Just like the ice columns, our lives' columns are finite. They simply end or melt. Photo: Ice Column. Photo Copyright 2010 by Alina Oswald. All Rights Reserved.

Wednesday, January 2, 2013

AIDS Mathematics: A Formula Describing the Urgency of Doing Something About AIDS

AIDS Mathematics: A Formula Describing the Urgency of Doing Something About AIDS

Who's afraid of math formulas? As I've discovered, a lot of people are afraid of math. That's maybe because some individuals cannot really grasp its tremendous abilities. A very long time ago, I was heading on that same path myself. But then, still a very long time ago, I've become what some call "a math person" thanks to a hand-full of teachers and professors I've had along the way.

Afraid or not of it, I believe that we should embrace mathematics, because it is present in almost each aspect of our lives. Through formulas and graphs, mathematics has the power to capture our past, present and future, our world here on earth and the outer space. Math, together with other sciences, can do wonders, in many ways.  In other words, mathematics is an intrinsic part of our everyday life.

But can math describe an epidemic?

The answer is yes. Recently I've read (and also reviewed) a fantastic book that takes a scientific (and also human) look at the AIDS pandemic and mentions a mathematical model of a pandemic. The formula says that the rate (the speed with which the disease can spread) of the epidemic is determined by the virulence (measuring how contagious/infectious the virus is), the number of contacts (measured per infected person, per day), and time (that is, the number of days someone is infectious). "Infectious" refers to an individual who can spread the virus to other individual(s). If the rate is less than one, the outbreak will die out. If the rate is one, the disease will become an epidemic. If the rate is more than one, the disease will become an epidemic/pandemic on the loose.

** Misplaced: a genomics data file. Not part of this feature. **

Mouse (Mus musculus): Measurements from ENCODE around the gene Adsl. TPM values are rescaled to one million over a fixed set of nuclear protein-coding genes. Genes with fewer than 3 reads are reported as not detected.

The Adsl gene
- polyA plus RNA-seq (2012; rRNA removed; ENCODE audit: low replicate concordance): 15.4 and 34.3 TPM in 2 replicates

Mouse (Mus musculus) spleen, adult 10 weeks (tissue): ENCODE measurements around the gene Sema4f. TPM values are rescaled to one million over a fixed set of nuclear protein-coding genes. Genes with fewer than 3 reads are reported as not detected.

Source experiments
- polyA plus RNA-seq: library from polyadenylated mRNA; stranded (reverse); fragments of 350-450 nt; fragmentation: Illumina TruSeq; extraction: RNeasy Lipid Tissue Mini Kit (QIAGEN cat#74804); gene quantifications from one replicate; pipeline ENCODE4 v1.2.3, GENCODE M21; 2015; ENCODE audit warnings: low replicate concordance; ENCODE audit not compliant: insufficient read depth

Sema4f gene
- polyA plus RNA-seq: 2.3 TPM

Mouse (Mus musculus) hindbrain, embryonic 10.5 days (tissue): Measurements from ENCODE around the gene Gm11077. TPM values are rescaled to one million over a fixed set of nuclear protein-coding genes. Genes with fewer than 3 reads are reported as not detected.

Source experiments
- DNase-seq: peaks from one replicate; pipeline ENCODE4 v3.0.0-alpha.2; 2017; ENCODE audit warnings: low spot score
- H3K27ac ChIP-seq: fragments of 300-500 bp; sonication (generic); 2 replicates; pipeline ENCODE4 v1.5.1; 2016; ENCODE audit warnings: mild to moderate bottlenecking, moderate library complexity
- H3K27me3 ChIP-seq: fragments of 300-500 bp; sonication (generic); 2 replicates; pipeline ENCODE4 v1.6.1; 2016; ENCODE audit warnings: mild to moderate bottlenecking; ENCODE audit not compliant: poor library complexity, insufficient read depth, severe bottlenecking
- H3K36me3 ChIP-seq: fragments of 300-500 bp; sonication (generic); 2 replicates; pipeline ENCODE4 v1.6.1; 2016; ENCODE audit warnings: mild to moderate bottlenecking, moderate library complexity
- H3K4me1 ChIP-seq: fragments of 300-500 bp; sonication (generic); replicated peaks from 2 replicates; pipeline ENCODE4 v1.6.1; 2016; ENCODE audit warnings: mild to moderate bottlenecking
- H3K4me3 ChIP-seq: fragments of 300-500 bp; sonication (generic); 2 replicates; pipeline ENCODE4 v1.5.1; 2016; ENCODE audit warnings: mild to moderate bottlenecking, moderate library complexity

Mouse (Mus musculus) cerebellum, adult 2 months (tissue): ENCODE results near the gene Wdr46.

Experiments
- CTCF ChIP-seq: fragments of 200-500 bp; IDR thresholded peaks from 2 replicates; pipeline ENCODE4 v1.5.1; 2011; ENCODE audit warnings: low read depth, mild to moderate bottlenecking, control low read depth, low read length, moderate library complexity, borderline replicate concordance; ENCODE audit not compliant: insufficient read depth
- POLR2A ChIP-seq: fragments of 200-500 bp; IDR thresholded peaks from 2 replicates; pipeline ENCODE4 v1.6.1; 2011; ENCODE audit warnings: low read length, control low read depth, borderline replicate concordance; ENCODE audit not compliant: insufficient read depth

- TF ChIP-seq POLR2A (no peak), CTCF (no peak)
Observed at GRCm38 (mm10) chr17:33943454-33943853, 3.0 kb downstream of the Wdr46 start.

More complicated formulas describing the potential of an infectious disease to become an epidemic or world pandemic include a mathematical model of an epidemic.

While there has been a lot of talk lately about "getting to zero" (HIV infections), finding an AIDS cure and (maybe virtually?) eliminating HIV altogether, here are a few HIV/AIDS statistics so far, to grasp today's reality when it comes to HIV/AIDS and the work that is still needed to be done:

AIDS Day 2012 statistics shared by We Make the Change
AIDS Day 2012 statistics shared by We Make the Change

And also:

HIV/AIDS statistics shared by We Make the Change